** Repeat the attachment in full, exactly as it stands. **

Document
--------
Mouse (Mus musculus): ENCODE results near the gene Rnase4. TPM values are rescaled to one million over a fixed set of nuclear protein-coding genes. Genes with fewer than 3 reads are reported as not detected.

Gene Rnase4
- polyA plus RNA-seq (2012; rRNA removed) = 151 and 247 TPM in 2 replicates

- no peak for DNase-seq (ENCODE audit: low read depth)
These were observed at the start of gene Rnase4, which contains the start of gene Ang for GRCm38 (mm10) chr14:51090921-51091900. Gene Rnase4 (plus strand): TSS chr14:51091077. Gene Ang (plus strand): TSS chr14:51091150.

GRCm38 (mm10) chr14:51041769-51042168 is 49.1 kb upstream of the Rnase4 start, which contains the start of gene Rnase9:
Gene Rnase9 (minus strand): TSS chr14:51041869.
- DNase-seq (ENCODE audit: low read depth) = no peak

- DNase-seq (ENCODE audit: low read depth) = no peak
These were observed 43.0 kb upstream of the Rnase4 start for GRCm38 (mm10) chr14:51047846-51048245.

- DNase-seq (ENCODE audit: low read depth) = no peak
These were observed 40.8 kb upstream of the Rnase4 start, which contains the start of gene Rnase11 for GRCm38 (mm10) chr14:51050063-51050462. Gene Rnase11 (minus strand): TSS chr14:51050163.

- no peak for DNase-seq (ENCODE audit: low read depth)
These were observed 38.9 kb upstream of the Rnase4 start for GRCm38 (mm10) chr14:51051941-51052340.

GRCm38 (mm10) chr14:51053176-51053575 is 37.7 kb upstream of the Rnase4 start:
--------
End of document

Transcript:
Mouse (Mus musculus): ENCODE results near the gene Rnase4. TPM values are rescaled to one million over a fixed set of nuclear protein-coding genes. Genes with fewer than 3 reads are reported as not detected.

Gene Rnase4
- polyA plus RNA-seq (2012; rRNA removed) = 151 and 247 TPM in 2 replicates

- no peak for DNase-seq (ENCODE audit: low read depth)
These were observed at the start of gene Rnase4, which contains the start of gene Ang for GRCm38 (mm10) chr14:51090921-51091900. Gene Rnase4 (plus strand): TSS chr14:51091077. Gene Ang (plus strand): TSS chr14:51091150.

GRCm38 (mm10) chr14:51041769-51042168 is 49.1 kb upstream of the Rnase4 start, which contains the start of gene Rnase9:
Gene Rnase9 (minus strand): TSS chr14:51041869.
- DNase-seq (ENCODE audit: low read depth) = no peak

- DNase-seq (ENCODE audit: low read depth) = no peak
These were observed 43.0 kb upstream of the Rnase4 start for GRCm38 (mm10) chr14:51047846-51048245.

- DNase-seq (ENCODE audit: low read depth) = no peak
These were observed 40.8 kb upstream of the Rnase4 start, which contains the start of gene Rnase11 for GRCm38 (mm10) chr14:51050063-51050462. Gene Rnase11 (minus strand): TSS chr14:51050163.

- no peak for DNase-seq (ENCODE audit: low read depth)
These were observed 38.9 kb upstream of the Rnase4 start for GRCm38 (mm10) chr14:51051941-51052340.

GRCm38 (mm10) chr14:51053176-51053575 is 37.7 kb upstream of the Rnase4 start: